Disadvantages :

  • Menstrual cycle disruption leading to amenorrhea
  • It has the potential to prolong the return to fertility.
  • Weight gain, depression, and irregular menstruation may persist for up to a year following the last injection.

Success Rate:

Injectable contraceptives are a highly effective method of contraception. The failure rate in the first year of perfect use is 0.3 percent.

Combination oral contraceptives:

Also known as “the pill,”  are oral contraceptives that include both the progestin and estrogen hormones. A doctor has to prescribe it before you could use it. It is taken daily at the same time. Your doctor could suggest against using the pill if you smoke, are older than 35, have a history of blood clots or breast cancer.

Advantages:

  • It is very effective 
  • Reduces blood loss from menstruation and menstrual pains
  • Can protect against Pelvic Inflammatory Disease.
  • It Could protect against ectopic pregnancy, benign breast condition, and endometrial cancer

Disadvantages:

  • Headaches, amenorrhea, breakthrough bleeding, breast soreness, and nausea are among of the common side effects. 
  • Oral contraceptives do not offer STD prevention. 
  • It must be taken daily, and 
  • irregular usage might raise the failure rate.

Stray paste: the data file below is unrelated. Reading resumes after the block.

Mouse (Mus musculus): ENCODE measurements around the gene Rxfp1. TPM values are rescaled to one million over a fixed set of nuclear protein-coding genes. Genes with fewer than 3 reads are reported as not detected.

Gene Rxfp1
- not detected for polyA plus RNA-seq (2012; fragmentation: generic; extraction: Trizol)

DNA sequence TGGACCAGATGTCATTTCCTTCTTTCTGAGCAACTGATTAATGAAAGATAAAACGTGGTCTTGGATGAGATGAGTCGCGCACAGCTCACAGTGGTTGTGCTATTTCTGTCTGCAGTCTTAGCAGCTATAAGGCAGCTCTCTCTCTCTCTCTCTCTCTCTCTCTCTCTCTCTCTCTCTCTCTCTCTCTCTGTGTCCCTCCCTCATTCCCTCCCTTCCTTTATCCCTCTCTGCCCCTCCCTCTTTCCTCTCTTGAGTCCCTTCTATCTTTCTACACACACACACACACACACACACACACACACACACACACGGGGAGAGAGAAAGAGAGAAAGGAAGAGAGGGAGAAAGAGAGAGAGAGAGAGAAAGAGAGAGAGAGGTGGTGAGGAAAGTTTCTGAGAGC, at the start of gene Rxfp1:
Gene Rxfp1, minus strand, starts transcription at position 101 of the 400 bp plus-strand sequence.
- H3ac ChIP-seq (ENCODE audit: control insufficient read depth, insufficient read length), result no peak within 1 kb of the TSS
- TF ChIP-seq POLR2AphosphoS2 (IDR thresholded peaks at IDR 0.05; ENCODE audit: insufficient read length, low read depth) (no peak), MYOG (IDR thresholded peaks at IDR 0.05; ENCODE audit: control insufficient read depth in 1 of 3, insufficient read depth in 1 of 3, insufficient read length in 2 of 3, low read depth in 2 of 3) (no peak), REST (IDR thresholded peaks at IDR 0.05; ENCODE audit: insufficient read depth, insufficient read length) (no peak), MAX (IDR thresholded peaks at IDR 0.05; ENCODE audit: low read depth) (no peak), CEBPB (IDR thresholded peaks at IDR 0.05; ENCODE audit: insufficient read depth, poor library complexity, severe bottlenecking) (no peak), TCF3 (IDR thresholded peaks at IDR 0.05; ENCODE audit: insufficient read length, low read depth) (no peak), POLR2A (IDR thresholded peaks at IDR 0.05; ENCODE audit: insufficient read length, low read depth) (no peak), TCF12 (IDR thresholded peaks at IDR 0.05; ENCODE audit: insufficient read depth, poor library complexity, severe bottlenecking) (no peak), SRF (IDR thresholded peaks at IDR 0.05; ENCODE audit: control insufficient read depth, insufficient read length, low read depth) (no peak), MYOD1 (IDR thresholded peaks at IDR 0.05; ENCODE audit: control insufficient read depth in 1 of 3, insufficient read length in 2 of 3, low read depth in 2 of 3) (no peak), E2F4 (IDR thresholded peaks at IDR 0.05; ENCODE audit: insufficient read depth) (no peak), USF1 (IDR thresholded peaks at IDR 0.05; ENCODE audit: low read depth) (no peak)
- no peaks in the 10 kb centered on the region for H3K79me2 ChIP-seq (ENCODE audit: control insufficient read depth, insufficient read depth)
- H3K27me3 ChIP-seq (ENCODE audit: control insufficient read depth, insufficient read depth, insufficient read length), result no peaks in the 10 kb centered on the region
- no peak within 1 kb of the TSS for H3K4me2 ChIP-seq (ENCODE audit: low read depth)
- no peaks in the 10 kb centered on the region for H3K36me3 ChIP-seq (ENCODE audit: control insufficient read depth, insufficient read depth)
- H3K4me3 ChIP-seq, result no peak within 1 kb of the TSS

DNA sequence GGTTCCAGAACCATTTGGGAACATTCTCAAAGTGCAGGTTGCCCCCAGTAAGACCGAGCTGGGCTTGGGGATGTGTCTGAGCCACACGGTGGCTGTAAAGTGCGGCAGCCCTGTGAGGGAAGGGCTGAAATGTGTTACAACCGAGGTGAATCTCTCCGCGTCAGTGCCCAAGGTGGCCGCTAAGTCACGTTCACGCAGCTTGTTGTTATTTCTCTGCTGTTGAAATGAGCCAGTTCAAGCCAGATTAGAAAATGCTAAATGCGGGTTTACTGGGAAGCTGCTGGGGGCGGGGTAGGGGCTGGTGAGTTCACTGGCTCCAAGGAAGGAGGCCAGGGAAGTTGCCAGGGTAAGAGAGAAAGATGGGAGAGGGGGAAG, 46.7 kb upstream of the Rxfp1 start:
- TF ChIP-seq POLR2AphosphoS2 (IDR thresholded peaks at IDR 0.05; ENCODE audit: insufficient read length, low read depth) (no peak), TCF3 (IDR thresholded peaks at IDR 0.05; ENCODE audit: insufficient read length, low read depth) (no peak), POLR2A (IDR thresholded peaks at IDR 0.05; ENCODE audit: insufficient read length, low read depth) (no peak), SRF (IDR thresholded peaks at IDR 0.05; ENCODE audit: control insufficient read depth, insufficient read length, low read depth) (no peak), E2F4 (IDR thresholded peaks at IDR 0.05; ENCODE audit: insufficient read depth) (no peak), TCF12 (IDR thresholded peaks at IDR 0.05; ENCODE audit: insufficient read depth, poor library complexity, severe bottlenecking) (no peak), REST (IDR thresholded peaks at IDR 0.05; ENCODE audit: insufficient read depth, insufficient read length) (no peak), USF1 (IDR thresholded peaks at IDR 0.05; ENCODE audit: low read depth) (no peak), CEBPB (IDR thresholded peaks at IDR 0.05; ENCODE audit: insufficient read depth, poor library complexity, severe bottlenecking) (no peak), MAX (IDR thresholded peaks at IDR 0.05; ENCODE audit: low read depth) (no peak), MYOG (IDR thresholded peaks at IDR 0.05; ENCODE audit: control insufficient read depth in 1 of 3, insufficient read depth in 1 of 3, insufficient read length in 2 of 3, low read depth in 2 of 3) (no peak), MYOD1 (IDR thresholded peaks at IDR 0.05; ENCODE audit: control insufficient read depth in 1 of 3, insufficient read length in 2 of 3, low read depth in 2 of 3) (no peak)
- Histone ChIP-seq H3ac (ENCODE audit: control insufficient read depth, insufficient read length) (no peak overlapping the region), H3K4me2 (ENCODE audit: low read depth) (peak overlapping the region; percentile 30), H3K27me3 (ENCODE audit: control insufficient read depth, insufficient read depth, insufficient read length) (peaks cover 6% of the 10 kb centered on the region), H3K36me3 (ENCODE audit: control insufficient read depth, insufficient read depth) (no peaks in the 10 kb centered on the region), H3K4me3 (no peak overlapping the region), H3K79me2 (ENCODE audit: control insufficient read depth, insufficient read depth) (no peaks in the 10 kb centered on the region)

Success Rate:

Has over 99% success rate, with an average of 7 %  failure rate.

The Progestin-Only Pill

Unlike the combination pill, the progestin-only pill also known as the mini-pill contains only one hormone, progestin, rather than both estrogen and progestin. A doctor has to prescribed it. It is taken every day at the same time. It may be a viable choice for women who are unable to take estrogen.

Advantages 

  • Spares the use from the adverse effects of estrogen. 
  • Reduced menstrual pain, 
  • Reduced menstrual blood loss, and 
  •  Reduced symptoms of premenstrual syndrome. 
  • Fertility is promptly restored with the discontinuation of progestin-only oral contraceptives.

Disadvantages

  • Irregular bleeding
  • Less effective than the combined type (above)
  • adverse effects include nausea, breast tenderness, headache, and amenorrhea.
  • Does not protect from STDs.